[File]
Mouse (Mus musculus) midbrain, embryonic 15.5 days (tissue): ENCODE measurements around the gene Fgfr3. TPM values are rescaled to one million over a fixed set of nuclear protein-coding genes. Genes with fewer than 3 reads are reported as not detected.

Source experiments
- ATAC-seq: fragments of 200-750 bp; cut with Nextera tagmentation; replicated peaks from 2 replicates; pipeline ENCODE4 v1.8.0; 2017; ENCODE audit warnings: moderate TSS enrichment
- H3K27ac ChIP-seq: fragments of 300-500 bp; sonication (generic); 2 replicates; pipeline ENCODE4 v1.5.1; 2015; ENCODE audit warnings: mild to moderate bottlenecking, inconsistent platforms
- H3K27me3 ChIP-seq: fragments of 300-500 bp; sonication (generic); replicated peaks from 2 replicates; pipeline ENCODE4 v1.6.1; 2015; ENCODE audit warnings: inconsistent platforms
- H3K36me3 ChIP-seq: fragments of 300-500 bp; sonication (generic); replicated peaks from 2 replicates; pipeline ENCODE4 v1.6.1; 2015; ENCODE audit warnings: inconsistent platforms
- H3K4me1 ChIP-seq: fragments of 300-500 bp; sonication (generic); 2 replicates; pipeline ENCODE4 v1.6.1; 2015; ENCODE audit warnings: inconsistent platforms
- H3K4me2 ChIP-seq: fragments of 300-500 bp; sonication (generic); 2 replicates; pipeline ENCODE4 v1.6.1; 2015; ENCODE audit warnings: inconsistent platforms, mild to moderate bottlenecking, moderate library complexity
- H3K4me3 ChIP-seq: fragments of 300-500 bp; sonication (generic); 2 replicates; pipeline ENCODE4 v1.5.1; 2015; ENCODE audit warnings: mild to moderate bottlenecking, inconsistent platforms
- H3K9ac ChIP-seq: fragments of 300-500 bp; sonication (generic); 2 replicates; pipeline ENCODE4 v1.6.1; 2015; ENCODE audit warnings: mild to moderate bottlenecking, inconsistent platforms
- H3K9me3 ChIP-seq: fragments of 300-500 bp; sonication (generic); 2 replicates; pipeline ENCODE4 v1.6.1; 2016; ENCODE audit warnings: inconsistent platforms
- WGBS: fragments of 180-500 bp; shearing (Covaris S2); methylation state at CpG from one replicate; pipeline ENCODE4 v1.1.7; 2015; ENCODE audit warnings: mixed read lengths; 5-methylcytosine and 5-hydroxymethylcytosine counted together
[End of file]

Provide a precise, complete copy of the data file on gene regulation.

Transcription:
Mouse (Mus musculus) midbrain, embryonic 15.5 days (tissue): ENCODE measurements around the gene Fgfr3. TPM values are rescaled to one million over a fixed set of nuclear protein-coding genes. Genes with fewer than 3 reads are reported as not detected.

Source experiments
- ATAC-seq: fragments of 200-750 bp; cut with Nextera tagmentation; replicated peaks from 2 replicates; pipeline ENCODE4 v1.8.0; 2017; ENCODE audit warnings: moderate TSS enrichment
- H3K27ac ChIP-seq: fragments of 300-500 bp; sonication (generic); 2 replicates; pipeline ENCODE4 v1.5.1; 2015; ENCODE audit warnings: mild to moderate bottlenecking, inconsistent platforms
- H3K27me3 ChIP-seq: fragments of 300-500 bp; sonication (generic); replicated peaks from 2 replicates; pipeline ENCODE4 v1.6.1; 2015; ENCODE audit warnings: inconsistent platforms
- H3K36me3 ChIP-seq: fragments of 300-500 bp; sonication (generic); replicated peaks from 2 replicates; pipeline ENCODE4 v1.6.1; 2015; ENCODE audit warnings: inconsistent platforms
- H3K4me1 ChIP-seq: fragments of 300-500 bp; sonication (generic); 2 replicates; pipeline ENCODE4 v1.6.1; 2015; ENCODE audit warnings: inconsistent platforms
- H3K4me2 ChIP-seq: fragments of 300-500 bp; sonication (generic); 2 replicates; pipeline ENCODE4 v1.6.1; 2015; ENCODE audit warnings: inconsistent platforms, mild to moderate bottlenecking, moderate library complexity
- H3K4me3 ChIP-seq: fragments of 300-500 bp; sonication (generic); 2 replicates; pipeline ENCODE4 v1.5.1; 2015; ENCODE audit warnings: mild to moderate bottlenecking, inconsistent platforms
- H3K9ac ChIP-seq: fragments of 300-500 bp; sonication (generic); 2 replicates; pipeline ENCODE4 v1.6.1; 2015; ENCODE audit warnings: mild to moderate bottlenecking, inconsistent platforms
- H3K9me3 ChIP-seq: fragments of 300-500 bp; sonication (generic); 2 replicates; pipeline ENCODE4 v1.6.1; 2016; ENCODE audit warnings: inconsistent platforms
- WGBS: fragments of 180-500 bp; shearing (Covaris S2); methylation state at CpG from one replicate; pipeline ENCODE4 v1.1.7; 2015; ENCODE audit warnings: mixed read lengths; 5-methylcytosine and 5-hydroxymethylcytosine counted together